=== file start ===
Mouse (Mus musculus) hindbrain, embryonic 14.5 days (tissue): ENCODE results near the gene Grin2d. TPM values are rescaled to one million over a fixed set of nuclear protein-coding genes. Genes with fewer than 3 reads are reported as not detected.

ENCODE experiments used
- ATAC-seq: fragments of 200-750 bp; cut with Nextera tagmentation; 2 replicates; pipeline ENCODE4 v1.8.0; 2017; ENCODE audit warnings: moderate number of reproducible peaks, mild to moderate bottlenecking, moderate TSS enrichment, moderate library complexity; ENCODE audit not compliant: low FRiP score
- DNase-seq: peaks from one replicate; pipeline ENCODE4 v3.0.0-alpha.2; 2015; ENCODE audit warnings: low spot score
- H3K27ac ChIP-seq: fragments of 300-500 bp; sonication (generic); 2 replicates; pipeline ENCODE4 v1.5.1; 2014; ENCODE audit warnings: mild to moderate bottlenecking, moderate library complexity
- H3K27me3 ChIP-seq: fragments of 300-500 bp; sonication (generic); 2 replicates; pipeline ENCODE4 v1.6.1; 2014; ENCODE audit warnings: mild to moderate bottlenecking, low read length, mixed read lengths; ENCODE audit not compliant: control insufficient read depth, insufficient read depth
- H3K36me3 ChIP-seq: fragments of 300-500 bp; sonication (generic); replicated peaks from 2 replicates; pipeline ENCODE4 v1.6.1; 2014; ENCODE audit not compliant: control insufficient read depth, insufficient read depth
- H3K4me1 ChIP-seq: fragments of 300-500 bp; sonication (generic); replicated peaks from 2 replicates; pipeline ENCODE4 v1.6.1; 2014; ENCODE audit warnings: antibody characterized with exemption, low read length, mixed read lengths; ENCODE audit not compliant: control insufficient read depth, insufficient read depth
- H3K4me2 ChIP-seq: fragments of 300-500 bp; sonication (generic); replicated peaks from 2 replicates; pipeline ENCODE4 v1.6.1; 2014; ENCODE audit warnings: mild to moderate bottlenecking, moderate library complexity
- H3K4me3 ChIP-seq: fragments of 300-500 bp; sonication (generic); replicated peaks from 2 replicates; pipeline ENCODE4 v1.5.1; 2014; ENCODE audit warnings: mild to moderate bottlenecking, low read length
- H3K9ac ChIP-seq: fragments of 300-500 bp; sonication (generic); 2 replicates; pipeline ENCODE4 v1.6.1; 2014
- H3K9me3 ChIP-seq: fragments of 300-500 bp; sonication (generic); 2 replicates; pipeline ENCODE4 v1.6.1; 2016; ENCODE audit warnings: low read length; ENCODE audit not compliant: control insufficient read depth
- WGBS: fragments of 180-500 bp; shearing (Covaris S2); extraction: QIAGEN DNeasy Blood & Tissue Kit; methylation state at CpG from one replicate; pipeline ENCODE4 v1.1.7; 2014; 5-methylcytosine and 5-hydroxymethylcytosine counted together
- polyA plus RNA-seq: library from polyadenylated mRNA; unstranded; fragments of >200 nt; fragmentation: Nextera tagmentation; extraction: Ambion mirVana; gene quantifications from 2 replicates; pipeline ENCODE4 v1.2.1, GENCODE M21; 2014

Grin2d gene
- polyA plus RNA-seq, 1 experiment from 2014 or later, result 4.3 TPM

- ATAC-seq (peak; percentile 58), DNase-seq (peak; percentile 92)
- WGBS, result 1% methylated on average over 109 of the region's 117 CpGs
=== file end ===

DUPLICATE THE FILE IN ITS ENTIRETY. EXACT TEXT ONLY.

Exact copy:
Mouse (Mus musculus) hindbrain, embryonic 14.5 days (tissue): ENCODE results near the gene Grin2d. TPM values are rescaled to one million over a fixed set of nuclear protein-coding genes. Genes with fewer than 3 reads are reported as not detected.

ENCODE experiments used
- ATAC-seq: fragments of 200-750 bp; cut with Nextera tagmentation; 2 replicates; pipeline ENCODE4 v1.8.0; 2017; ENCODE audit warnings: moderate number of reproducible peaks, mild to moderate bottlenecking, moderate TSS enrichment, moderate library complexity; ENCODE audit not compliant: low FRiP score
- DNase-seq: peaks from one replicate; pipeline ENCODE4 v3.0.0-alpha.2; 2015; ENCODE audit warnings: low spot score
- H3K27ac ChIP-seq: fragments of 300-500 bp; sonication (generic); 2 replicates; pipeline ENCODE4 v1.5.1; 2014; ENCODE audit warnings: mild to moderate bottlenecking, moderate library complexity
- H3K27me3 ChIP-seq: fragments of 300-500 bp; sonication (generic); 2 replicates; pipeline ENCODE4 v1.6.1; 2014; ENCODE audit warnings: mild to moderate bottlenecking, low read length, mixed read lengths; ENCODE audit not compliant: control insufficient read depth, insufficient read depth
- H3K36me3 ChIP-seq: fragments of 300-500 bp; sonication (generic); replicated peaks from 2 replicates; pipeline ENCODE4 v1.6.1; 2014; ENCODE audit not compliant: control insufficient read depth, insufficient read depth
- H3K4me1 ChIP-seq: fragments of 300-500 bp; sonication (generic); replicated peaks from 2 replicates; pipeline ENCODE4 v1.6.1; 2014; ENCODE audit warnings: antibody characterized with exemption, low read length, mixed read lengths; ENCODE audit not compliant: control insufficient read depth, insufficient read depth
- H3K4me2 ChIP-seq: fragments of 300-500 bp; sonication (generic); replicated peaks from 2 replicates; pipeline ENCODE4 v1.6.1; 2014; ENCODE audit warnings: mild to moderate bottlenecking, moderate library complexity
- H3K4me3 ChIP-seq: fragments of 300-500 bp; sonication (generic); replicated peaks from 2 replicates; pipeline ENCODE4 v1.5.1; 2014; ENCODE audit warnings: mild to moderate bottlenecking, low read length
- H3K9ac ChIP-seq: fragments of 300-500 bp; sonication (generic); 2 replicates; pipeline ENCODE4 v1.6.1; 2014
- H3K9me3 ChIP-seq: fragments of 300-500 bp; sonication (generic); 2 replicates; pipeline ENCODE4 v1.6.1; 2016; ENCODE audit warnings: low read length; ENCODE audit not compliant: control insufficient read depth
- WGBS: fragments of 180-500 bp; shearing (Covaris S2); extraction: QIAGEN DNeasy Blood & Tissue Kit; methylation state at CpG from one replicate; pipeline ENCODE4 v1.1.7; 2014; 5-methylcytosine and 5-hydroxymethylcytosine counted together
- polyA plus RNA-seq: library from polyadenylated mRNA; unstranded; fragments of >200 nt; fragmentation: Nextera tagmentation; extraction: Ambion mirVana; gene quantifications from 2 replicates; pipeline ENCODE4 v1.2.1, GENCODE M21; 2014

Grin2d gene
- polyA plus RNA-seq, 1 experiment from 2014 or later, result 4.3 TPM

- ATAC-seq (peak; percentile 58), DNase-seq (peak; percentile 92)
- WGBS, result 1% methylated on average over 109 of the region's 117 CpGs